Next, practice your decision-making abilities by viewing the tutorial about choosing between the direct and indirect approaches again from the Tutorial tab under Week 5.
Completing Negative Messages
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The third step is to complete the negative message. When completing your bad news message, revise to make your message as concise and clear as possible, while making sure you remain sensitive to the audience. Be extra careful in ensuring that the message is free from errors and typos so as not to confuse readers and make a bad situation worse.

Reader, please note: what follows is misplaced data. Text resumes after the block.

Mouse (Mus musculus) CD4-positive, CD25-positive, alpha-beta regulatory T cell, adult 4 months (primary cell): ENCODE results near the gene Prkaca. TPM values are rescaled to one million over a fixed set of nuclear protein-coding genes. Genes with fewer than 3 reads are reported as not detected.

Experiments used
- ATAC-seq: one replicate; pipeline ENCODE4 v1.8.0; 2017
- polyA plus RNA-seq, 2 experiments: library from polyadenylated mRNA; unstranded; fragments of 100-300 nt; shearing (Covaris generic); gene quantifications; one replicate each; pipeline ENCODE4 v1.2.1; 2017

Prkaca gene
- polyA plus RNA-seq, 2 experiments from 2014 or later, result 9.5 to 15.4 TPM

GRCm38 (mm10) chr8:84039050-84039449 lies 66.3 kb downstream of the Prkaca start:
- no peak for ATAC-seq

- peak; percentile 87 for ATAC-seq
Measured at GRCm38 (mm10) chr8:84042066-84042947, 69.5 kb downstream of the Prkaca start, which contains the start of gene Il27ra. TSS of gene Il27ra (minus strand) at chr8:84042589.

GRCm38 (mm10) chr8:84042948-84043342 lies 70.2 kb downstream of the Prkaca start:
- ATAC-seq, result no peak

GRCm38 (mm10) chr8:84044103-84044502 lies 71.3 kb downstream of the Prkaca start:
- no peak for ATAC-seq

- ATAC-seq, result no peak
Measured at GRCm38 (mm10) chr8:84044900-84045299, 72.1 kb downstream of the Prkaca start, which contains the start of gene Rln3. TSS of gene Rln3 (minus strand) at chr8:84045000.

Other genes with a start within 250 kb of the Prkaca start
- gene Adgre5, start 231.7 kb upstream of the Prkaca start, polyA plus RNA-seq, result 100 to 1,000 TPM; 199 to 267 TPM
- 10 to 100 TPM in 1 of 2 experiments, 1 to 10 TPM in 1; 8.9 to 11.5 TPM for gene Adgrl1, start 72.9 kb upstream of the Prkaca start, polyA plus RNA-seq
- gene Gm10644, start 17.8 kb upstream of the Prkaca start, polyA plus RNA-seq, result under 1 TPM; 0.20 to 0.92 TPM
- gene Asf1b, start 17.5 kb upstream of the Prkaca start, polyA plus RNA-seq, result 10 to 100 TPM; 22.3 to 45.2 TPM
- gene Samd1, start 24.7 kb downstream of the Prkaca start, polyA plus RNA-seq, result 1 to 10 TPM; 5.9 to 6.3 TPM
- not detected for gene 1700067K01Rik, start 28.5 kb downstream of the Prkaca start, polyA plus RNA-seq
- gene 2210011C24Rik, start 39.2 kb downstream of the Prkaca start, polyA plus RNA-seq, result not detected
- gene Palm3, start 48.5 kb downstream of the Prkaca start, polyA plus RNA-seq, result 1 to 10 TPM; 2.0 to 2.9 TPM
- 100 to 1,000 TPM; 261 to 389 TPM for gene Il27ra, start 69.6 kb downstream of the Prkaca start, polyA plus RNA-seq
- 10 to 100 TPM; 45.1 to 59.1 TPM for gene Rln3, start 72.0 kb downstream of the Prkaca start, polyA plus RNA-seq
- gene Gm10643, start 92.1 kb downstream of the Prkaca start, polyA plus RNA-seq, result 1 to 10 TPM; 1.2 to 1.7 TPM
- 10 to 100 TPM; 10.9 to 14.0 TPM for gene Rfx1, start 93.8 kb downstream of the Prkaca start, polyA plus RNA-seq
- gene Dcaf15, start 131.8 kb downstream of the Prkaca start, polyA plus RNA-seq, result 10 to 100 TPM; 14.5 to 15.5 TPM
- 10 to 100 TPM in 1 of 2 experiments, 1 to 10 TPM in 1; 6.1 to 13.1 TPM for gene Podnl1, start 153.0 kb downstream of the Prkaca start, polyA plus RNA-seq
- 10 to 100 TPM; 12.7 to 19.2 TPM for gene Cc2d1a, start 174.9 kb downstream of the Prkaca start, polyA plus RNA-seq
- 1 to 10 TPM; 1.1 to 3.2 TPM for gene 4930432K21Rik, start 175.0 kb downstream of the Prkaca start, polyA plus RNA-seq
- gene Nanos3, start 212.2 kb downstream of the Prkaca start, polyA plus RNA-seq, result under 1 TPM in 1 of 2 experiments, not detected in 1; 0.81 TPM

Types of Electronic Messages
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Today, we increasingly send messages electronically. Due to its speed and low cost, e-mail is a useful medium for business messages. Electronic communication in the business world extends far beyond e-mail, though. Corporate America is also using blogs and microblogs, instant messaging (IM), and even text messages more frequently with each passing year. Part of the move toward expanding electronic media use is due to its low cost and convenience. Another part, though, relates to the company’s credibility. In other words, using newer technologies shows clients that the company is up-to-speed with modern technology.
Planning, Writing, and Completing Electronic Messages